Remembering the railroad tragedy of Montz

Scenes from the 1912 train wreck in Montz.

History would record what was once known as the “worst rail disaster in the United States,” and how the community of Montz became the keeper of this terrible memory.

“My father spoke of it often,” said Coleen Perilloux, whose family is rooted in Montz. “At that era, people traveled more by train from the River Parishes than by automobile because not everyone had an automobile. It was the year before he got married and he took the train frequently from New Orleans to Montz.”

Perilloux recalled her father telling her that “until bodies were identified or someone spoke up about having someone on the train, no one really knew who some of the burned bodies were.”

It was Nov. 11, 1912 when a speeding freight crashed into the train and cost 14 people their lives, leaving many more injured.

The Picayune headline was, “Midnight Excursion Train Halted at Montz, by Mishap, Run Into by Speeding Freight Which Crushes and Cremates Cars Crowded With Passengers for Woodville (Miss.).”

The scene was chaotic and graphic.

“The wreck occurred in a remote location, slowing medical assistance from reaching the victims,” according to the book, St. Charles Parish, Louisiana: A Pictorial History. “The water supply was inadequate and there were few buckets to use. Injured passengers able to flee the train sought refuge in the nearby cornfields, which were illuminated by the wreckage flames.”

The Associated Press reported the wreck was caused by the freight crashing into the rear of the excursion train. Five of the 10 coaches burned and many of the bodies of victims were believed to have been cremated. Passengers from the front coaches rushed to the burning ones and dragged injured and dead from the flames.

“Both the dead and wounded were scattered about the cornfields of Montz,” according to accounts. “Many long hours passed before a doctor was able to reach the scene.”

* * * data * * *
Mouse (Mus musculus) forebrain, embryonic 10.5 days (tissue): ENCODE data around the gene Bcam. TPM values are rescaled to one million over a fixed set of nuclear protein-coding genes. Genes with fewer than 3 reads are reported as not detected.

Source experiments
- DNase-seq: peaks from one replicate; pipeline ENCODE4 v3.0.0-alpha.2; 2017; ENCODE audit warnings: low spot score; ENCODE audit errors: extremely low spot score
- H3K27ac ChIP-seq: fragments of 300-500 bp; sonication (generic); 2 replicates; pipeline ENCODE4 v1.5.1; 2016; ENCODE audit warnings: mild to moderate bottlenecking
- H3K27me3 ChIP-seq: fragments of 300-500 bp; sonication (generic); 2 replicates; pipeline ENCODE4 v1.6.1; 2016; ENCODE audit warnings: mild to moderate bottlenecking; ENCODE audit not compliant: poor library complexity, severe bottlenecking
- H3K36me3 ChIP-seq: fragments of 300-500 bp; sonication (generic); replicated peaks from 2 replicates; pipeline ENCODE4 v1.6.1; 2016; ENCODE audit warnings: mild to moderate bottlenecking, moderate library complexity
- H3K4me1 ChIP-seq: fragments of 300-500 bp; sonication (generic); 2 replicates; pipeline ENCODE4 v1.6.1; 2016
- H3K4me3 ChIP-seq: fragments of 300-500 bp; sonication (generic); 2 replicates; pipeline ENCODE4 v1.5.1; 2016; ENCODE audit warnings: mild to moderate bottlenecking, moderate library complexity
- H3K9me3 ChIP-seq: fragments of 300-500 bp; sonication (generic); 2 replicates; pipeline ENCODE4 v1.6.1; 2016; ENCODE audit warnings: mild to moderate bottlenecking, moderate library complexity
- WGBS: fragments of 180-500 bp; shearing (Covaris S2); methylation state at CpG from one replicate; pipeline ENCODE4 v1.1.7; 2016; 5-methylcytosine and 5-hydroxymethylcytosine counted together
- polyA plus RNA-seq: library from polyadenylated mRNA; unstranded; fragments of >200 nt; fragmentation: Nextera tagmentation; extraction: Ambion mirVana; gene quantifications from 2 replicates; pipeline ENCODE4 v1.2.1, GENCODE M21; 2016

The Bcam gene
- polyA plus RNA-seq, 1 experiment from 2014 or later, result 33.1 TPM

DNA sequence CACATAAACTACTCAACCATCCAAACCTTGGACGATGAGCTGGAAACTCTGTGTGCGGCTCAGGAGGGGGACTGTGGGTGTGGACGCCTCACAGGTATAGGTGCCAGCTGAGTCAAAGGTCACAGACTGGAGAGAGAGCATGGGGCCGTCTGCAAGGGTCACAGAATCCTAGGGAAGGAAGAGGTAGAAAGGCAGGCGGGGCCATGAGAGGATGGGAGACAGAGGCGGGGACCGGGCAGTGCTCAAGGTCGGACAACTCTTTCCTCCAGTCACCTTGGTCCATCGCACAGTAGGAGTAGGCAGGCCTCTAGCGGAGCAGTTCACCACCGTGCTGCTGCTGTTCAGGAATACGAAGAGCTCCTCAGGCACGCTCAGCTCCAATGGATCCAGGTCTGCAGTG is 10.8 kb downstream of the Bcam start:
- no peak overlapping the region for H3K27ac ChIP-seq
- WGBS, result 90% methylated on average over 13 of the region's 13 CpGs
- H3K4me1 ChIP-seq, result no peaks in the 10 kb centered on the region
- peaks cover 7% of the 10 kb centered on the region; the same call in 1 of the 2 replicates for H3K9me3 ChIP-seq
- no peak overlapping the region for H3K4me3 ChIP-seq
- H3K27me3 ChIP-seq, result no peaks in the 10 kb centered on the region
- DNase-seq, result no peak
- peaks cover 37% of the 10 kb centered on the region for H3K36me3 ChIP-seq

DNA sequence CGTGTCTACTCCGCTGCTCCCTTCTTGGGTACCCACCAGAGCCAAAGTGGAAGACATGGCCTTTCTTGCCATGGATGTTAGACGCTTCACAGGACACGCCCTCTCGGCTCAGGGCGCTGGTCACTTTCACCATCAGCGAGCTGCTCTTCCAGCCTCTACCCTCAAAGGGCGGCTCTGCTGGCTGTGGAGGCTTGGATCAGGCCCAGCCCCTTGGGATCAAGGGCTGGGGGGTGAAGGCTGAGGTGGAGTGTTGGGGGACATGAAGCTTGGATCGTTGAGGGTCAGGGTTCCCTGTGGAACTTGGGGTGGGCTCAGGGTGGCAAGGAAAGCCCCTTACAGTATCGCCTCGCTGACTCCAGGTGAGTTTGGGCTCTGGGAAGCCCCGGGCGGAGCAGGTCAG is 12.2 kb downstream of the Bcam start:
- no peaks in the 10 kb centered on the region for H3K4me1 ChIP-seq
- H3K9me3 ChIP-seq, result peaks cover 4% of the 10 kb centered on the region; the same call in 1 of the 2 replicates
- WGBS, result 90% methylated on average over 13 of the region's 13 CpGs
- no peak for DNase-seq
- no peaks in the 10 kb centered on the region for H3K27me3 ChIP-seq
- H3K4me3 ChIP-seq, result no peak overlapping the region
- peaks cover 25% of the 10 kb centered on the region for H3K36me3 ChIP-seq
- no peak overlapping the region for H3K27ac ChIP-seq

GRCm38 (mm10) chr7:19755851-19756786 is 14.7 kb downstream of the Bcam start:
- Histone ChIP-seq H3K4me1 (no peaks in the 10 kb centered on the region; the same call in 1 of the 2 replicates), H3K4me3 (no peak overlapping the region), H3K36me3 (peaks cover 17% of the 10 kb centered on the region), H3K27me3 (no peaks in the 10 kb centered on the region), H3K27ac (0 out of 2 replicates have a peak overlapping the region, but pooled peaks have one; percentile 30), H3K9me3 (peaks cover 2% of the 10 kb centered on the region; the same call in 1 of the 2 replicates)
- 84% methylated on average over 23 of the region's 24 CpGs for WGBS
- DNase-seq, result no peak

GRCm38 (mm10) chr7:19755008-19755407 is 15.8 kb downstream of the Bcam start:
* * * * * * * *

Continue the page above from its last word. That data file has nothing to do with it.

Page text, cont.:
“At that era, people traveled more by train from the River Parishes than by automobile because not everyone had an automobile.” — Coleen Perilloux

It would not be until the next day before the injured received medical care in New Orleans.

A weeklong investigation soon followed that included convening a St. Charles Parish grand jury, as well as a joint inquiry of state and interstate commissions at Baton Rouge. It was the first of its kind to be conducted in the U.S.

The results led to blame being directed toward the Yazoo and Mississippi Valley Railroad Co., as well as employees. They were cited for “poor judgment, poor training and poor equipment.”

The AP further reported that a statement issued by the rail company said the the wreck was caused by a brakeman who failed to obey orders and signal the freight train.

The Montz Train Disaster

  • Nov. 11, 1912: A freight train rear ends an excursion train, a wreck that becomes known as the “worst rail disaster in the United States” at the time.
  • Five of 10 coaches reportedly catch fire.
  • An estimated 14 people are killed, some believed cremated in the intense flames of the fires.


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